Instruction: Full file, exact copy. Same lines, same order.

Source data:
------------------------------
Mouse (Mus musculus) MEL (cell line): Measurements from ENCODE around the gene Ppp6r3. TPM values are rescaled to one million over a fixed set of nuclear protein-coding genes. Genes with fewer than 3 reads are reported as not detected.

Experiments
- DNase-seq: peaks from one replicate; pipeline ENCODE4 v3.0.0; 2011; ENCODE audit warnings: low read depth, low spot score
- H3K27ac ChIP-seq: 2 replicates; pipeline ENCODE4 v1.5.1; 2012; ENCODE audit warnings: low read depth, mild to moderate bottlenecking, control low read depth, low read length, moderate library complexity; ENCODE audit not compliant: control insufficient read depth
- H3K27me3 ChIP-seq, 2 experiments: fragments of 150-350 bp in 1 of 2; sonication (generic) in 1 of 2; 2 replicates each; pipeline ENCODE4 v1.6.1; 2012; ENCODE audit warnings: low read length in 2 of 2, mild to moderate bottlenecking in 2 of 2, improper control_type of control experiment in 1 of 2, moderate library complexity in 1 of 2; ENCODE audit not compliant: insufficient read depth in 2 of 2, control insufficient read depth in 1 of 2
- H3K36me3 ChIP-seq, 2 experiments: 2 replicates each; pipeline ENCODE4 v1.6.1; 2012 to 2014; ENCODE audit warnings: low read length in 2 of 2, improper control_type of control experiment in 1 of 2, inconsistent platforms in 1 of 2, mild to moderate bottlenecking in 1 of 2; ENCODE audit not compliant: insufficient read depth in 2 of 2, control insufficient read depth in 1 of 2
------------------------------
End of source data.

Mouse (Mus musculus) MEL (cell line): Measurements from ENCODE around the gene Ppp6r3. TPM values are rescaled to one million over a fixed set of nuclear protein-coding genes. Genes with fewer than 3 reads are reported as not detected.

Experiments
- DNase-seq: peaks from one replicate; pipeline ENCODE4 v3.0.0; 2011; ENCODE audit warnings: low read depth, low spot score
- H3K27ac ChIP-seq: 2 replicates; pipeline ENCODE4 v1.5.1; 2012; ENCODE audit warnings: low read depth, mild to moderate bottlenecking, control low read depth, low read length, moderate library complexity; ENCODE audit not compliant: control insufficient read depth
- H3K27me3 ChIP-seq, 2 experiments: fragments of 150-350 bp in 1 of 2; sonication (generic) in 1 of 2; 2 replicates each; pipeline ENCODE4 v1.6.1; 2012; ENCODE audit warnings: low read length in 2 of 2, mild to moderate bottlenecking in 2 of 2, improper control_type of control experiment in 1 of 2, moderate library complexity in 1 of 2; ENCODE audit not compliant: insufficient read depth in 2 of 2, control insufficient read depth in 1 of 2
- H3K36me3 ChIP-seq, 2 experiments: 2 replicates each; pipeline ENCODE4 v1.6.1; 2012 to 2014; ENCODE audit warnings: low read length in 2 of 2, improper control_type of control experiment in 1 of 2, inconsistent platforms in 1 of 2, mild to moderate bottlenecking in 1 of 2; ENCODE audit not compliant: insufficient read depth in 2 of 2, control insufficient read depth in 1 of 2